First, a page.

professornana (professornana) wrote,

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We have spoken about community quite a bit in conference presentations and blog posts and articles. Those of us dedicated to creating lifelong readers point to the critical nature of creating a community within our classrooms, a place where we share books and reading and the thinking that comes from reading books. Community is important.

But there are many communities to which lifelong readers belong. My BH and I share a community of just two here at the hacienda now that the residents of the back bedroom have moved on to their own bedrooms in other locations. Our community is not unique, but it perhaps does provide some insight into the different attributes communities might have. For example, the BH and I do not share reading interests or tastes except in rare instances (a Dan Brown here and there and perhaps an occasional science fiction or fantasy work). In spite of this, we do have shared reading on a regular basis. How? As we sit comfortably in the same room (he on his Kindle and me in my ARCs and F&Gs), he will share a passage or opine on self-published books. He will comment on a clumsily drawn character or a sentence that needs to be read aloud to share its exquisite style or structure. I will comment on something I have learned through reading nonfiction and historical fiction for young readers: things I probably heard in a classroom at some time that just did not sink in. Those conversations begin with, "Did you know…?" and end with BH talking about the person or period and filling in information I might have missed (sometimes it is I who tells him something he did not know gleaned from the pages of a book for children). I will share illustrations, too. As a photographer, BH has an eye for design; he loves to see contemporary artists and their media and styles.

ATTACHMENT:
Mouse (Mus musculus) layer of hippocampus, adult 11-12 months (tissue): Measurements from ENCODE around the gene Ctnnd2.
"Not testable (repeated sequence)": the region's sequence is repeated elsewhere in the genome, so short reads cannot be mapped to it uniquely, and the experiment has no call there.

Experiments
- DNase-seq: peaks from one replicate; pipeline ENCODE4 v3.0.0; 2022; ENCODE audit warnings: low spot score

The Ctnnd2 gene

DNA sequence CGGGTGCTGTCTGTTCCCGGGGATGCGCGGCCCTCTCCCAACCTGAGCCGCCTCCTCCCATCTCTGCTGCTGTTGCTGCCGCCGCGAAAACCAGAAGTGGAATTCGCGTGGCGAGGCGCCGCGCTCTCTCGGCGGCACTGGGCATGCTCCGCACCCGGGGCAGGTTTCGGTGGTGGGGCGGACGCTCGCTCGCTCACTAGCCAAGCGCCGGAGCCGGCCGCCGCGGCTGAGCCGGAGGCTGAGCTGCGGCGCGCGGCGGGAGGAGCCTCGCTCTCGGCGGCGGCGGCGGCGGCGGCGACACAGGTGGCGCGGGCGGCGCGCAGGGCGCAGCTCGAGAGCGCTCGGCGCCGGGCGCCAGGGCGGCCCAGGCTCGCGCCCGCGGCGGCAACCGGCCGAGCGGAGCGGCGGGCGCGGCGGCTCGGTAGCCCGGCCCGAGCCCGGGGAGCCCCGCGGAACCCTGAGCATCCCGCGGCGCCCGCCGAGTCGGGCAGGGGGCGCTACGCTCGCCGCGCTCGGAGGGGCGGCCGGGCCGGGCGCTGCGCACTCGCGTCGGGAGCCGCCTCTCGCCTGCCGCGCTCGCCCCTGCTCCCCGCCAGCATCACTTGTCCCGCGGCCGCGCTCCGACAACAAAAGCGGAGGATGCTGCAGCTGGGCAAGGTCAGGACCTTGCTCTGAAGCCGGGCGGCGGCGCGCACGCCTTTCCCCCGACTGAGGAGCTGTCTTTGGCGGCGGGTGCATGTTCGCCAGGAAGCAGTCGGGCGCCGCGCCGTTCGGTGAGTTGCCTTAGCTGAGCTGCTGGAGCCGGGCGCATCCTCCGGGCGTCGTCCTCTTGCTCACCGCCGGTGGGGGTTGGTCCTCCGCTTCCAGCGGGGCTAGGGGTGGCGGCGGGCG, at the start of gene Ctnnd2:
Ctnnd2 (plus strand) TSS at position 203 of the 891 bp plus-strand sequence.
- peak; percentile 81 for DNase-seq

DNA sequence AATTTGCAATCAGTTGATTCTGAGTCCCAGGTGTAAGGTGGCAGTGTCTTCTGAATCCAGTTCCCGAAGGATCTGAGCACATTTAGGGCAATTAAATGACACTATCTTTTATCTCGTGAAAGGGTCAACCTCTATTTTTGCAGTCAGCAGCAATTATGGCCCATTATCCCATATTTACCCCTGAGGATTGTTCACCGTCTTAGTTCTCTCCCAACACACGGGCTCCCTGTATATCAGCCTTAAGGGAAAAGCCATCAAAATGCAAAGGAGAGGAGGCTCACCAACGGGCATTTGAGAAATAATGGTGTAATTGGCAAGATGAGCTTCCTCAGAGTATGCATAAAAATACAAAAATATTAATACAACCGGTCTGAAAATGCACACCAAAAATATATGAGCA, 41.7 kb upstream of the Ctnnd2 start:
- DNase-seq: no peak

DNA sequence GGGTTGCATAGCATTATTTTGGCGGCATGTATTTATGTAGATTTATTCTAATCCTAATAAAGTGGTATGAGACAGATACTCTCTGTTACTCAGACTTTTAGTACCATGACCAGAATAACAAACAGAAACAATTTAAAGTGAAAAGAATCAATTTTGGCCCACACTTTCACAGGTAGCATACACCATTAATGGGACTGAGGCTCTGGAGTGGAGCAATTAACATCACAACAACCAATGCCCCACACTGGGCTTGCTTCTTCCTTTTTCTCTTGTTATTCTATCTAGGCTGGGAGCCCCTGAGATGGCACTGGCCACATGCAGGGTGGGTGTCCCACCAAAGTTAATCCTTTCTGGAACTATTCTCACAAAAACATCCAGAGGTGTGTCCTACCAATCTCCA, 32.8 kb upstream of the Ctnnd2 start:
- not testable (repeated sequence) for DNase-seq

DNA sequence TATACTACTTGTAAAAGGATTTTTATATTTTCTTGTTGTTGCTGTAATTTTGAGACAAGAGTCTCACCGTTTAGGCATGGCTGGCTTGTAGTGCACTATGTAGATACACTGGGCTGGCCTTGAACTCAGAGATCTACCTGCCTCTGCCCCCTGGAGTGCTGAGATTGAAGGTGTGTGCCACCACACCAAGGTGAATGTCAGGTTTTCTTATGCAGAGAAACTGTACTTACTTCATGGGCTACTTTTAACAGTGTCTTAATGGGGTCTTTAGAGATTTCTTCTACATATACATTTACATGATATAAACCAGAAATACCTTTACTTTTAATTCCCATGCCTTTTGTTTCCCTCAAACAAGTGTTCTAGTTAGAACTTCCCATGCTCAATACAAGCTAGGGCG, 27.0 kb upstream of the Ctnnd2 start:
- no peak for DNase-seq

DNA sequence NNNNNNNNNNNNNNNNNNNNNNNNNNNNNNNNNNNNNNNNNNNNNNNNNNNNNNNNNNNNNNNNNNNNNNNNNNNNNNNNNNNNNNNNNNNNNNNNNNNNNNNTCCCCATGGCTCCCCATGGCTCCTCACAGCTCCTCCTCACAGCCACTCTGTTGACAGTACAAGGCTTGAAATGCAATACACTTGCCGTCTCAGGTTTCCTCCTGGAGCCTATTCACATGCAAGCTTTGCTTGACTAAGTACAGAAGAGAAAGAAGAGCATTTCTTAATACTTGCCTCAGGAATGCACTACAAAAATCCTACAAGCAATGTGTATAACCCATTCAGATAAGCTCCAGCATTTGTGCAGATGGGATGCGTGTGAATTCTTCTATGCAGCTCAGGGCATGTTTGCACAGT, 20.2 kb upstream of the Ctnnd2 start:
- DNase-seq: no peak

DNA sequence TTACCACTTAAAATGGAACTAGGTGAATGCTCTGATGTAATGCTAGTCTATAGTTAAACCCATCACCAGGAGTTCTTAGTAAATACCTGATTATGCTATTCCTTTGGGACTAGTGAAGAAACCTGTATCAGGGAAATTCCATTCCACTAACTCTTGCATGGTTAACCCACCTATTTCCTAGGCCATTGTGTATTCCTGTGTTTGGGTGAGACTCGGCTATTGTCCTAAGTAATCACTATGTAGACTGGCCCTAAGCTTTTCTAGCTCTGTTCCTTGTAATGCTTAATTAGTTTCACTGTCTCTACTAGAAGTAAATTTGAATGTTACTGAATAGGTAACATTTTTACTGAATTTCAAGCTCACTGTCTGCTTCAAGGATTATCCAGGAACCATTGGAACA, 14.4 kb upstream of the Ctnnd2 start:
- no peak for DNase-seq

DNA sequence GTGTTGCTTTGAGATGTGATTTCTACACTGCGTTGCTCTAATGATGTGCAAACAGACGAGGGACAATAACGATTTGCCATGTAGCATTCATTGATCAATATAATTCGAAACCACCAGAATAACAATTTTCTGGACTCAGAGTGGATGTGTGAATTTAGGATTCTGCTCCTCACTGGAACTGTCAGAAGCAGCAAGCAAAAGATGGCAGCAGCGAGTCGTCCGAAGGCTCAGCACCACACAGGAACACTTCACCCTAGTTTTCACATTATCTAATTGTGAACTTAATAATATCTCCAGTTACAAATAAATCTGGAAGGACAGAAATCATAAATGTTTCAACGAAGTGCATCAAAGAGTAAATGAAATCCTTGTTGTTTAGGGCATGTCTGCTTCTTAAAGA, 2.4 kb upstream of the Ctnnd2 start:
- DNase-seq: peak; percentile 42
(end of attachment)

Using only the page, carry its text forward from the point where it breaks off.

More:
A community of 2 is small. But this is not my only communities. I belong to a vast array of communities. Some are small as when my friend Lois and I share our take on the latest book we are both reading. Some communities are vast as those on Facebook and Twitter. They are all equally important to me. I cannot imagine not having communities with which to share books and reading.

As I begin this new semester, I am thinking about communities. Since my children's and YA classes are online, the community building is different. However, there is still the need for a community to form, for the course to be a place where we can talk about books and reading despite the miles (and sometimes continents) that separate us.
Tags: community
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